There’s a lot of #4 in #3- and a good bit of it in the new interface. If I could tweak one thing, I’d take my picture off the icons and just have the social media logos. And then instead of grey or not grey (again, clever, versus clear) I’d circle them in green or have a red X or \ through them. Because with the sun glare on some screens, it’s hard to tell whether something is on or off.

And I appreciate that you don’t post a lot of business stuff, but the stuff you do post, or link to, is quite good. A very good signal to noise ratio.

And never, ever tetweet someone tweeting you. God, I hate when companies do that. Some break their arm patting themselves on the back.

Russell Rothstein

February 4th, 2013

Hi Leo. Great post as usual. I love your product (and happily pay for it). Question – what tool/site/method do you use for usability testing?

haider

February 5th, 2013

Very interesting article.
Thanks

alyssawilliams494216

February 5th, 2013

This is really a very nice article to describe how to learn from your past mistakes in the designing. Thanks for sharing this.

shofik

February 5th, 2013

Our change from the email sign-in to social sign-in is one of our biggest growth hacks and many type ……

Cubicle Ninjas

February 6th, 2013

Excellent article! I will be implementing some of these ideas into my own project.

Ryan Bradley

February 6th, 2013

I definitely like the new layout of Buffer. When people try it first, they will convert more often. That’s why supermarkets put out samples, if you eat, you buy.

Amir Talai

February 6th, 2013

great piece, thanks so much.

Mark

February 8th, 2013

I think you are using wrong terminology with social-signin.
It’s not about what TYPE of signing you offer, it’s about the SPEED and TRUST of the signin. IMHO you could offer Google login as well – is that email or social (G+)? Doesn’t matter. Just make sure it’s FAAAST and easy and that security/authentication is handled at the ‘trusted’ mega-corporation of user’s choice. Email signin is still very valuable for your paranoid customers who do not want to share their every movement with said mega-corps.

Coalesceideas

February 9th, 2013

social login is the best now a days, but sometimes it will break your website, like what happened when Facebook encounter issue

Theo

February 10th, 2013

I found this article very interesting, thanks for sharing the lessons!

Mike Storzieri

February 10th, 2013

Loved the story. We test everything we can, although our clients push for quicker results at times, you cannot rush into programming like you pointed out in the beginning of this story.

Tamara Bredemus

February 11th, 2013

Thanks for taking the time to share what you learned. Clearly laid out and great tips.

Hrishi Mittal

February 11th, 2013

Your first lesson is quite counter-intuitive especially given how Joel originally validated the idea. Thanks a lot for sharing your lessons – very useful stuff!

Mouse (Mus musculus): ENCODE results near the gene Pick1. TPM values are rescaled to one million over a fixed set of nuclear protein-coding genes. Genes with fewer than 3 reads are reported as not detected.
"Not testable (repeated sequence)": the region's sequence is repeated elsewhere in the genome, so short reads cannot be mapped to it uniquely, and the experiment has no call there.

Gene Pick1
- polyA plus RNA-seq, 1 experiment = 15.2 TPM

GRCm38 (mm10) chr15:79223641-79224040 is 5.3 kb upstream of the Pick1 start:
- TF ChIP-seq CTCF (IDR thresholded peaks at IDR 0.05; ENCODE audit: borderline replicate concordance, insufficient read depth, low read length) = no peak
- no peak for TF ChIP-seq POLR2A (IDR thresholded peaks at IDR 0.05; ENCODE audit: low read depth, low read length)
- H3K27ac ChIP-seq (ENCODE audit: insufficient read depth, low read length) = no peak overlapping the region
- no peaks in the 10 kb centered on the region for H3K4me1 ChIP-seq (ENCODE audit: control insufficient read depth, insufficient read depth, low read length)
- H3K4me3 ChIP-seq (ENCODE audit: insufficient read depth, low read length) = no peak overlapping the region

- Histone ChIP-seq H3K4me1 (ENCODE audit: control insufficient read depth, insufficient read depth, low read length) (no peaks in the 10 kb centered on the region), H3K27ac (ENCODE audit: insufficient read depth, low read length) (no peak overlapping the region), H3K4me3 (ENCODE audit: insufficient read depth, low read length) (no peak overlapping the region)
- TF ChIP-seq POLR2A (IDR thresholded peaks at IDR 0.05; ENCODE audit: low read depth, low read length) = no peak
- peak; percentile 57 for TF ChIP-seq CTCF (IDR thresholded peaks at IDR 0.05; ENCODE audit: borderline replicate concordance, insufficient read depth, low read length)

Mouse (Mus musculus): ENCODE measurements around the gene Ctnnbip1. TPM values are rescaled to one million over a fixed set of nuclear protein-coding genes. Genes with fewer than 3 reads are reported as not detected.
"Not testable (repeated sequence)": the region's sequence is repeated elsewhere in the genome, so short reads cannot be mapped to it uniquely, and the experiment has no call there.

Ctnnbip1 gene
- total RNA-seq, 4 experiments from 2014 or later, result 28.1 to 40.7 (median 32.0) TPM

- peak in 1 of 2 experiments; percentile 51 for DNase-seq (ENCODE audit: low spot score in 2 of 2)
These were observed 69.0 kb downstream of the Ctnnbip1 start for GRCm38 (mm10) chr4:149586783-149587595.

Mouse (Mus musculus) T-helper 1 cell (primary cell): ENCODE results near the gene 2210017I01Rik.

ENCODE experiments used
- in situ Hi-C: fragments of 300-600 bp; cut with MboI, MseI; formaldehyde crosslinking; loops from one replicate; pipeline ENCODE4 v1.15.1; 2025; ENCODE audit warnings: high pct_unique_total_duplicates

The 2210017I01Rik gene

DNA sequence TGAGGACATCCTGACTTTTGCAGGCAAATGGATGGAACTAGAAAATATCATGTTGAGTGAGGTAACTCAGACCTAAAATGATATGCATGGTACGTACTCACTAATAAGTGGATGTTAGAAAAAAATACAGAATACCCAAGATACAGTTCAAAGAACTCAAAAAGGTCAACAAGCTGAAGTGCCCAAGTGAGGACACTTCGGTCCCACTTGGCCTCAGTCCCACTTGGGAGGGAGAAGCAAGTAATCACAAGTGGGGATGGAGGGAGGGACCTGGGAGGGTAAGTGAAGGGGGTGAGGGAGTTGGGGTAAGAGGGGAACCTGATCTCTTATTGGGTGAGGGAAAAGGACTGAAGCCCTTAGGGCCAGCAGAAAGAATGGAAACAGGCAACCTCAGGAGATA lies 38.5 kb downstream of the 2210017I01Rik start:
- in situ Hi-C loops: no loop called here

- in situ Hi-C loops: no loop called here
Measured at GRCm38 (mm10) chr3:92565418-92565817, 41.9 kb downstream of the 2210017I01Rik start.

ranjit

February 13th, 2013

Nice article… Thanks

Mitch

February 13th, 2013

I have been exploring for a little bit for any high quality articles or weblog posts in this kind of house . Exploring in Yahoo I finally stumbled upon this website. Reading this information So i am satisfied to convey that I’ve an incredibly good uncanny feeling I found out just what I needed. I most indisputably will make certain to do not overlook this web site and give it a glance on a constant basis.

Stu

February 14th, 2013

Why isn’t six revisions a responsive website?

Houdas

February 14th, 2013

Great article, great story. A lot of inside-tips, which is always valuable.

Frans Ekman

February 14th, 2013

I find it interesting that the churn rate was high for those that payed. I would have guessed that those who paid would in a way have been “pot committed” and would have tried to get whatever they can out of the service. But apparently you can never know before you test.

Jared

February 16th, 2013

I’ve always said that UX is a lot of trial and error to find the right match.

Christopher Wakare

February 17th, 2013

Thanks. Test ALL assumptions, The Pricing Page views were quite insightful.

Ganar Dinero

February 23rd, 2013

Amazing article! thanks so much.

Debbie

February 24th, 2013

“Everything Is a Hypothesis That Needs to be Validated”. – Most businesses don’t have the time and resources to sit on this stage and yet everything else is rather useless if one doesn’t do the ground work.

Thank you for sharing both sides of the process.

Alan

February 25th, 2013

I love the share of lessons learned. It is so obvious that a website that converts people to pay without really wanting the product is going to have a high churn – obvious with hind sight. This is about ‘qualifying’ the users first, something that people know they have to do with PPC but don’t think so clearly about with organic visitors.

Obat Maag

February 28th, 2013

Thanks your article.

Roye Okupe

February 28th, 2013

Hmm, I have been looking for a service to handle my tweets, looked at HootSuite for a bit and was not really comfortable with it, after reading this I might try Buffer.

Great post!

Devon Designs

March 1st, 2013

My take-away from your post is this: don’t focus on short-run gains, focus on client’s satisfaction.
It may sound mundane but it’s actually very hard to act upon.

haider

March 1st, 2013

Very informative and useful article.

Dmitri

June 16th, 2013

Great insight!

Few comments:

1. Validation is important but confronting user with (tedious) sign-up to see empty content can also repel the user. It is frustrating how many sites demand up-front sing-up without showing anything but promises. Why not delay the sign-up until the user actually see the value?

2. Yes, facebook sign-up is friendlier than Email/Password.
The former needs a single button click, whereas the latter forces you to type in your complete email address (without misprints), then to come up with a clever password that you shouldn’t write anywhere, then to validate your email and then possibly to sign in again. So how surprising is this difference?
Apparently it still is, otherwise how can one explain that so many sites still go the old way?

Dmitri

June 16th, 2013

Some more feedback:

Maybe the request to post on my friends facebook wall on my behalf should be delayed? So many apps are now asking for it, without telling what they actually post there, which I find intrusive.

Leave a Comment

Subscribe to the comments on this article.